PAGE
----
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Are wages in the nonprofit sector an ethical issue?

  • 13 September 2012
Are wages in the nonprofit sector an ethical issue?

Are wages in the nonprofit sector an ethical issue?

Simone Joyaux’s article for Nonprofit Quarterly, A Too-Sad Truth about the Nonprofit Sector, questions how society expects employees within the nonprofit sector to be paid unreasonably low wages and to work with outdated technology and equipment. The inspiration for Joyaux’s article was consideration of the question “Is there something in society’s subconscious that expects nonprofits to operate in ‘poverty-like ways’?” Joyaux’s anger drives the article, you can picture her stabbing at the keyboard as she types. When I began reading this piece, I was shocked that anyone had argued this point in a public space. The idea that nonprofit workers could earn a salary equivalent to for-profit workers seemed utterly absurd. Nonprofit workers chose this career path because of their commitment and belief in their organization’s mission and they would be the first to forego extra pay at the expense of their cause. By the time I finished the article my attitude had changed utterly.

Image courtesy of Adrian Tritschler

Salaries and expenses within a nonprofit organization are a controversial issue. Every dollar of donations that doesn’t reach the intended recipient should be accounted for. There should undoubtedly be transparency in the accounts of nonprofit organizations. But the people that give the most to charities are those working behind the scenes day-and-night, and they should be fairly compensated for their efforts.

It makes perfect sense for the highest possible percentage of donations to benefit the cause. However, the highest possible percentage is not 100%. It is 100% minus reasonable salaries for staff members and reasonable expenses on the equipment needed for them to do their work to the best of their ability. These essential costs should not be a matter of ethics. For a nonprofit to succeed in its mission it needs dedicated, intelligent and trained staff. If a nonprofit does not fairly reward its own staff members in pursuit of its laudable mission, how can it justify its ethics?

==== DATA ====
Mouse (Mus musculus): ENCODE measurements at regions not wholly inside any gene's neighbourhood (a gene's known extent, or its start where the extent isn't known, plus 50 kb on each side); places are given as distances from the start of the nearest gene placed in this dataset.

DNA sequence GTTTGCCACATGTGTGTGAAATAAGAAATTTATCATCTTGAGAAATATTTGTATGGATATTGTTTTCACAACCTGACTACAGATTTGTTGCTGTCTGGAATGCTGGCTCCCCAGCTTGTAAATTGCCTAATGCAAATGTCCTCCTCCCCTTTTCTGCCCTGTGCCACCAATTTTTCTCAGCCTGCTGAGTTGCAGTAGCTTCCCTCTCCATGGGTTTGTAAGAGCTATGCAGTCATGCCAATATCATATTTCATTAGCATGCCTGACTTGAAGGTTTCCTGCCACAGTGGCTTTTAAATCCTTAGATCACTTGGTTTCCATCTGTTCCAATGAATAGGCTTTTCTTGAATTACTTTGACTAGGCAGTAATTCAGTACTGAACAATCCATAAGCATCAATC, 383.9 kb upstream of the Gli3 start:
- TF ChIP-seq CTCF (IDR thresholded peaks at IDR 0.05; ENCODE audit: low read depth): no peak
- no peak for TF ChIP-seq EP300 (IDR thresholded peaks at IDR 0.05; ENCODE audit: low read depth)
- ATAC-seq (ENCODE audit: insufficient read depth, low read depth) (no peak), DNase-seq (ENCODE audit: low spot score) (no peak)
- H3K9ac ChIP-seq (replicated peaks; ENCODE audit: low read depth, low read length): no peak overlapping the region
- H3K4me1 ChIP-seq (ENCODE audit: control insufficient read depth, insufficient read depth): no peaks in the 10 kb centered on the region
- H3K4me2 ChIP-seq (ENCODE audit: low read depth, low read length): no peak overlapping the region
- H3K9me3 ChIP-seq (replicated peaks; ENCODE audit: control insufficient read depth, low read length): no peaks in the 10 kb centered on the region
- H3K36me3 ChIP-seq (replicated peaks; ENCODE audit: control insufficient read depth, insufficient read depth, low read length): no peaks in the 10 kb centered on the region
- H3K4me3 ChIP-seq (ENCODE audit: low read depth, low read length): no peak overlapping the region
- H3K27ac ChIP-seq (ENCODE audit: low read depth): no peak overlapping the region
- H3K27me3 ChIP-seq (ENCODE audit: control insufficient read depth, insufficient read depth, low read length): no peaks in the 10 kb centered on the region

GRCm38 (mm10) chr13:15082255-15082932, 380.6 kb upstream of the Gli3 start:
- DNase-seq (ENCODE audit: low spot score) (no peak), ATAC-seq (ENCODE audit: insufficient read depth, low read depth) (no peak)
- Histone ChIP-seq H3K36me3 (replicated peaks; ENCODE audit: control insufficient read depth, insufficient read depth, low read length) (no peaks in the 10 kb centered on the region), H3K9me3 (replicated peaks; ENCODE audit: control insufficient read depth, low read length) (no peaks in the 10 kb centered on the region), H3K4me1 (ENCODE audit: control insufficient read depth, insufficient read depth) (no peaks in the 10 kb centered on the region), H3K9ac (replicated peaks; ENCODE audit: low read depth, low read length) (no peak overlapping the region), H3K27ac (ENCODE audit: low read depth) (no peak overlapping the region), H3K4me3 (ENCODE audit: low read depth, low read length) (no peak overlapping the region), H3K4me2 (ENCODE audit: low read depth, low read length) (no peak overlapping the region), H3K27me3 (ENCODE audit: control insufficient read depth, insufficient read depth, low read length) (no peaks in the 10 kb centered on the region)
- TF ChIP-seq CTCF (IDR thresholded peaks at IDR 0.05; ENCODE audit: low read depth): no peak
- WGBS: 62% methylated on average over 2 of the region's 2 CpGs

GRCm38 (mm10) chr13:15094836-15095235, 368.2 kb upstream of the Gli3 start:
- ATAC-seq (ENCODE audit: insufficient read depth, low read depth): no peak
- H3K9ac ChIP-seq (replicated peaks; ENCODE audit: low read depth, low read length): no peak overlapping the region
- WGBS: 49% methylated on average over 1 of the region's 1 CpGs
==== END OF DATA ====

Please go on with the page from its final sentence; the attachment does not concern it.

The benefits of a reasonably rewarded nonprofit organization will be evident in the continued success of their mission. Nonprofits that are forced to operate in “poverty-like ways” will likely depend on unpaid volunteers working short hours on a temporary basis. While this strategy may operate successfully, how might their success differ if they had a permanent team of full-time staff? Where cyclical volunteers will need training and mentoring, a reasonably paid and permanent staff would likely be more effective due to their familiarity with operations, procedures and the mission. I would argue that the paid, permanent staff would justify their costs through the effectiveness of their operations and increase donations above the added cost. Volunteers can be a useful addition to the operations of a nonprofit, but would be most effective as a supplement to a significant core of permanent employees to ensure legacy and continuity in the standards of ongoing work.

I will borrow Joyaux’s words to close; “This is important work. It deserves serious people. And serious people don’t work like this.

Peter

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